Jump to ContentJump to Main Navigation
The Ambivalent PartisanHow Critical Loyalty Promotes Democracy$
Users without a subscription are not able to see the full content.

Howard G. Lavine, Christopher D. Johnston, and Marco R. Steenbergen

Print publication date: 2012

Print ISBN-13: 9780199772759

Published to Oxford Scholarship Online: January 2013

DOI: 10.1093/acprof:oso/9780199772759.001.0001

Show Summary Details
Page of

PRINTED FROM OXFORD SCHOLARSHIP ONLINE (oxford.universitypressscholarship.com). (c) Copyright Oxford University Press, 2020. All Rights Reserved. An individual user may print out a PDF of a single chapter of a monograph in OSO for personal use. date: 29 October 2020

Getting It Right, Making It Easy, and Validating Our Partisan Commitments

Getting It Right, Making It Easy, and Validating Our Partisan Commitments

A Motivational Theory of Political Judgment

(p.27) Chapter 2 Getting It Right, Making It Easy, and Validating Our Partisan Commitments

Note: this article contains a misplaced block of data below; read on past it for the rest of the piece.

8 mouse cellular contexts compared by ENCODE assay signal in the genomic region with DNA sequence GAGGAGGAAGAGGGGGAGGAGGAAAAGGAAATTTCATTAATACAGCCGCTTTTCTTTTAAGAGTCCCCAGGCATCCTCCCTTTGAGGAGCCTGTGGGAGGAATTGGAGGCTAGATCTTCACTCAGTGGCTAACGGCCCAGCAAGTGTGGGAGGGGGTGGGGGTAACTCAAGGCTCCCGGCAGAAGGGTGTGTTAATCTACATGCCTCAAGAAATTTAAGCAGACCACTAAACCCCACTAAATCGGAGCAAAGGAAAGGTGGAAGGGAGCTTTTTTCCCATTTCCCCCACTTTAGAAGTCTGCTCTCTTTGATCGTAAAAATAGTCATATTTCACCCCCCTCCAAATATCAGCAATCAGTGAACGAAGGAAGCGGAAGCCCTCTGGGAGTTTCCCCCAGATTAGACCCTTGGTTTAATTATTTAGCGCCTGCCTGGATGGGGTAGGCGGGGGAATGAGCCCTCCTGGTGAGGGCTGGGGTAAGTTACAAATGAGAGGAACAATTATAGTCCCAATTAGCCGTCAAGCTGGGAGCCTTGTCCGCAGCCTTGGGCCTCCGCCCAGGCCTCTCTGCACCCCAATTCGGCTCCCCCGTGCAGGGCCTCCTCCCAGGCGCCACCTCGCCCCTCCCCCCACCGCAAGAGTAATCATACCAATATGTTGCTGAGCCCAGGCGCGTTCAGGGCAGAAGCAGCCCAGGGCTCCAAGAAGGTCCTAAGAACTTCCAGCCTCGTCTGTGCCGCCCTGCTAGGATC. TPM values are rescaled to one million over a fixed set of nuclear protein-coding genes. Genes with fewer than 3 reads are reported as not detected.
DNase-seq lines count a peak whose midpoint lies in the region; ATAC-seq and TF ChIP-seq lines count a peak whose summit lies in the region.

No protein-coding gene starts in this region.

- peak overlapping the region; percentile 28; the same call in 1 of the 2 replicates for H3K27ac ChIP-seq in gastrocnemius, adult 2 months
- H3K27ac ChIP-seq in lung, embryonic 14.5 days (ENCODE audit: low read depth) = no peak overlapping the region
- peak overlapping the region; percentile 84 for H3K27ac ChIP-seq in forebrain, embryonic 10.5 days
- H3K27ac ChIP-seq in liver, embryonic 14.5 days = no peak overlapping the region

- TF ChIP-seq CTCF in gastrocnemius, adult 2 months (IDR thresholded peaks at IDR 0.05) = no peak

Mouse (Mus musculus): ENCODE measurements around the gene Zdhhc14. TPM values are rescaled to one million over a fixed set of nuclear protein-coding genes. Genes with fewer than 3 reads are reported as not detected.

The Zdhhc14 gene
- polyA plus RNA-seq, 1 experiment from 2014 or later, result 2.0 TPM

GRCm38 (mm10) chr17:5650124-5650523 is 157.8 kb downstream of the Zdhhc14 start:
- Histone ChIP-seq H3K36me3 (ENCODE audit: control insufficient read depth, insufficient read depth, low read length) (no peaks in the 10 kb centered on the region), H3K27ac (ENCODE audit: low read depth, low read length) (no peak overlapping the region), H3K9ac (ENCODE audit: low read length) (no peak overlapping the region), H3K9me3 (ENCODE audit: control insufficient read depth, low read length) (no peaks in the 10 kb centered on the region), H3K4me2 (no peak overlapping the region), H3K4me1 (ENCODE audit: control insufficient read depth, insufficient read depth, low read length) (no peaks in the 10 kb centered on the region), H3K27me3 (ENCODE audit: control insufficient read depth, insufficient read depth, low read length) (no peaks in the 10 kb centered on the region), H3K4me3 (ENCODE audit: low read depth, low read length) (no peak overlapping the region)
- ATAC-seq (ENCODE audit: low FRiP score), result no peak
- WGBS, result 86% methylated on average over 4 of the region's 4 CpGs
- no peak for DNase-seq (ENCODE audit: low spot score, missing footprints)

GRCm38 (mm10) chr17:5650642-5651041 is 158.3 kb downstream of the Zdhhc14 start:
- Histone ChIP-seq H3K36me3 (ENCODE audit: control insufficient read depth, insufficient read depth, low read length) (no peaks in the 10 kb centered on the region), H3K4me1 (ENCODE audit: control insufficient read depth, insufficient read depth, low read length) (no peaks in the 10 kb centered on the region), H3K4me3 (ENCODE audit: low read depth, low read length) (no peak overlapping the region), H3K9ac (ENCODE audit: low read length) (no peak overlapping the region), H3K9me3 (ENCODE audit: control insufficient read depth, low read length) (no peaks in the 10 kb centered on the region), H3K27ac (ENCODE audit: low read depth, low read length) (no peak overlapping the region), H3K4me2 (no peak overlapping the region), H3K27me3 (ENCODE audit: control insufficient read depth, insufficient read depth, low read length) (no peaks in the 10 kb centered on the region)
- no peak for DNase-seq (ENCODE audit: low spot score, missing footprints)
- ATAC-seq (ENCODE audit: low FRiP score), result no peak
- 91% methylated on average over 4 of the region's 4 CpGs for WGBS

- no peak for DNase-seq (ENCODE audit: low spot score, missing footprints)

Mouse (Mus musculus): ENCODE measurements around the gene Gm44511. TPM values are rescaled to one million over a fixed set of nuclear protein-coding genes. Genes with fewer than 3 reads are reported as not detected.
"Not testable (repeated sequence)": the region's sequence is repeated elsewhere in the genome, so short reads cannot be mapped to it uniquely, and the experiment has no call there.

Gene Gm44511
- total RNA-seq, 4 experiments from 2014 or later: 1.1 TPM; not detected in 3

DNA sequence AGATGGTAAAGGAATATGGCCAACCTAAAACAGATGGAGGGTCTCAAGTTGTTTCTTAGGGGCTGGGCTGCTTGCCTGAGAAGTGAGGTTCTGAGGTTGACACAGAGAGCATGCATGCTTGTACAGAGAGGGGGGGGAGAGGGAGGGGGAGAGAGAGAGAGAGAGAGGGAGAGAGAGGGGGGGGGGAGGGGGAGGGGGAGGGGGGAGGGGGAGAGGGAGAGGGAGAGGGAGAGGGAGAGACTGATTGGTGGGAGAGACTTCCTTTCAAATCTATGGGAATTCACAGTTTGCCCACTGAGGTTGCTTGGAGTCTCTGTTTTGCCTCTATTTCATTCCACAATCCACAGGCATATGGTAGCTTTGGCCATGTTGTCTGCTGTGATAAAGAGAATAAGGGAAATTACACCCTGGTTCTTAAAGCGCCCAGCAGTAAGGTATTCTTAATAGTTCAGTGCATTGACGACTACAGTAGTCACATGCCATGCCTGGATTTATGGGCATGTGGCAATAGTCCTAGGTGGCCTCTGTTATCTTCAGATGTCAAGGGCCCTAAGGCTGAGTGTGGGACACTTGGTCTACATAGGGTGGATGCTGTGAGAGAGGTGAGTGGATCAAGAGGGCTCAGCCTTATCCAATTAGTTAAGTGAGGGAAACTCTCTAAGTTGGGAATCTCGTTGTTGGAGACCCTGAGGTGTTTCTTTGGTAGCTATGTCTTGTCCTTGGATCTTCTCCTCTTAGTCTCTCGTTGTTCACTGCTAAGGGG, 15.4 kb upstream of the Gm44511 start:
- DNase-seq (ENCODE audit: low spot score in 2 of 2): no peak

The Ambivalent Partisan

Howard G. Lavine

Christopher D. Johnston

Marco R. Steenbergen

Oxford University Press

This chapter provides a detailed discussion of a theoretical model underlying the ambivalent partisan. The key motivational concepts of “least effort,” “sufficiency,” “belief perseverance,” and “partisan ambivalence” are introduced, and their relationship to information processing effort is explained. Specifically, when possible, citizens will default to a low-effort mode of partisan-based judgment, leading to shallow and biased reasoning. When contemporary evaluations of party performance conflict with partisan loyalty (i.e., when partisan ambivalence is experienced), however, partisanship becomes less cognitively accessible and viewed as a less reliable judgmental yardstick. Under these conditions, citizens engage in more extensive and evenhanded thought. This chapter presents a unique dual-process model of political cognition, one that integrates a broad array of literatures and places political context at the fore.

Keywords:   dual-process, information processing, ambivalence, least effort, political cognition

Oxford Scholarship Online requires a subscription or purchase to access the full text of books within the service. Public users can however freely search the site and view the abstracts and keywords for each book and chapter.

Please, subscribe or login to access full text content.

If you think you should have access to this title, please contact your librarian.

To troubleshoot, please check our FAQs , and if you can't find the answer there, please contact us .